Ceva's latest iteration of its XC architecture aims at the intensive DSP required for 5G basestations.
Emmanuel Gresset, business development director at Ceva, said the XC12 core provides a "major increase in terms of horsepower. We are getting very close to one tera-ops per second". The core is designed to run at up to 1.8GHz on a 10nm process and the company expects multiple instances of the processor to be used in basestations that need multiple-in, multiple-out (MIMO) and channel-aggregation capabilities.
Ceva has added a number of instructions to the core to deal with the algorithms used by 5G applications as well as increasing the level of floating-point precision used for some parallelized operations. "We need division and square root for inversion, so we have added dedicated instructions.
"5G is very, very challenging. To handle the matrices needed for equalization and beamforming, especially with inversion operations, you need higher-precision arithmetic," Gresset said.
As well as higher precision for some instructions, the width of the vector-based MAC unit has been doubled to increase throughput. For the target applications, Gresset claimed the XC12 uses four times fewer cycles than its predecessor, the XC4500.
As the control flow of the software needed for handling 5G is more complex, the architects have used a more sophisticated branch prediction unit, using dynamic rather than static prediction together with a branch-target buffer. "We provide native support for all C operators. And the instruction set is entirely orthogonal to make it compiler friendly," Gresset claimed. The scalar units used for handling control code still have dual-MAC engines so that they can be used for handling the regular channels measurements needed by LTE and 5G-NR, allowing the vector MAC units to be used for the channel data.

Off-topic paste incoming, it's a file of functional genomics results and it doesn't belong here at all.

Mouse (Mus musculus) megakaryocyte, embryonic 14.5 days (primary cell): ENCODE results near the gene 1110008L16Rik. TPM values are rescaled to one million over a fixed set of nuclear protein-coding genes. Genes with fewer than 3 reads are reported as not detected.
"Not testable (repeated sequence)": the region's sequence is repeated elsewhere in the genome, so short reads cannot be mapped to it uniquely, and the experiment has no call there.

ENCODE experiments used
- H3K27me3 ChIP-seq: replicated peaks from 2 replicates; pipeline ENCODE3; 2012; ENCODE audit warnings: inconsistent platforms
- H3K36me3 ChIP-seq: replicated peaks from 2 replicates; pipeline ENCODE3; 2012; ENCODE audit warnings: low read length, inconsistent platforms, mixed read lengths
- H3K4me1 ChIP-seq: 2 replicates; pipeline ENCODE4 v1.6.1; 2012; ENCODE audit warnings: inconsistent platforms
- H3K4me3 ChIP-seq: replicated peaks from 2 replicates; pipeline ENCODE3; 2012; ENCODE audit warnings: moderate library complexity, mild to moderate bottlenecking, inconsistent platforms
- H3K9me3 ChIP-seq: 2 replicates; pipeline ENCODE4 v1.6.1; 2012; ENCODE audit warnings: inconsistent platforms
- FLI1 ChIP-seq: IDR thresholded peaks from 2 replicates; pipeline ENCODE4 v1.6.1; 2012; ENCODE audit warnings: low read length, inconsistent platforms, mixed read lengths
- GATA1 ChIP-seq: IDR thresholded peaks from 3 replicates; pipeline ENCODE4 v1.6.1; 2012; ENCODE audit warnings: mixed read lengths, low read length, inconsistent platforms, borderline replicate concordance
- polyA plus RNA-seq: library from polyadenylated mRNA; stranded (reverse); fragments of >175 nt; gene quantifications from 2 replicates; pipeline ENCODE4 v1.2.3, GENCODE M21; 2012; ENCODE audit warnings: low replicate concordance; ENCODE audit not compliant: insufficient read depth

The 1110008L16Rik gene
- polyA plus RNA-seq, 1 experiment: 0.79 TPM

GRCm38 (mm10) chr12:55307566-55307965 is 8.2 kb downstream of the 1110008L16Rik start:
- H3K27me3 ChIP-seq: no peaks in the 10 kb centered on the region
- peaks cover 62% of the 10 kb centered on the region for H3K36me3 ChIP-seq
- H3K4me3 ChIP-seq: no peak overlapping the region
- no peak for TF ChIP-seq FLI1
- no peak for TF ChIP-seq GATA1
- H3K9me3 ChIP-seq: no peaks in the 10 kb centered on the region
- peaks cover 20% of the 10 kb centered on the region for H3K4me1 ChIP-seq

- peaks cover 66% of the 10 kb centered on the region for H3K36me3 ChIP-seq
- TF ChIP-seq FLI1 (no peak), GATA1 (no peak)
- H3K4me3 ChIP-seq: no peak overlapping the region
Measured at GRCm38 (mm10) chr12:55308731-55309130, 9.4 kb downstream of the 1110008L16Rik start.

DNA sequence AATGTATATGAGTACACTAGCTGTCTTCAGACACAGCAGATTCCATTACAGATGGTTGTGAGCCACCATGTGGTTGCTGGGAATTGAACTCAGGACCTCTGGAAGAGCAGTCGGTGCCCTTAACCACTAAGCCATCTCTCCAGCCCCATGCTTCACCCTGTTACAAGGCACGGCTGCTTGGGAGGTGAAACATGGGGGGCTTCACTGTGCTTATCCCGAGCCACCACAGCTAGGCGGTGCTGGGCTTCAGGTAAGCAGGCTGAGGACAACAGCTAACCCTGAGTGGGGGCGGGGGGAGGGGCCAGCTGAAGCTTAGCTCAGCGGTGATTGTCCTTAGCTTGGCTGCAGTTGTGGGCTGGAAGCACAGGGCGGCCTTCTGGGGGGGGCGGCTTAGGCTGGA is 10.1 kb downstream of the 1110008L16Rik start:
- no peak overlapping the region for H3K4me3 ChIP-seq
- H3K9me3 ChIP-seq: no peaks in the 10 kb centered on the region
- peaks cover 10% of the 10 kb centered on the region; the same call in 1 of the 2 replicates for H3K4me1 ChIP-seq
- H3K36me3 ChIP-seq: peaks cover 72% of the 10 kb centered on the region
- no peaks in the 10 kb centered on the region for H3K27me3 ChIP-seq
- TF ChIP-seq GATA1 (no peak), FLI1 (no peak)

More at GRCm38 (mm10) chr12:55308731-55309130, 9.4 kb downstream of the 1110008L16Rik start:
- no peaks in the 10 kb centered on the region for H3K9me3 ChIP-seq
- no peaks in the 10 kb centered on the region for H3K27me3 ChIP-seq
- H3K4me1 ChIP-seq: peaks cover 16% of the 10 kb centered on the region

As basestations supporting massive-MIMO will need multiple processors to handle the throughput, Ceva has built a direct memory interface between the cores that runs in parallel to main the AXI-based interconnect. The direct memory channels allow each processor to write directly into the local memory/cache of its neighbors. "This helps address the ultra-low latency requirement of 5G," Gresset said. "On a 10nm process, you are going to see multiple clusters of XC12s in a device, and multiple devices in a macrocell. It is scaling to an incredible level."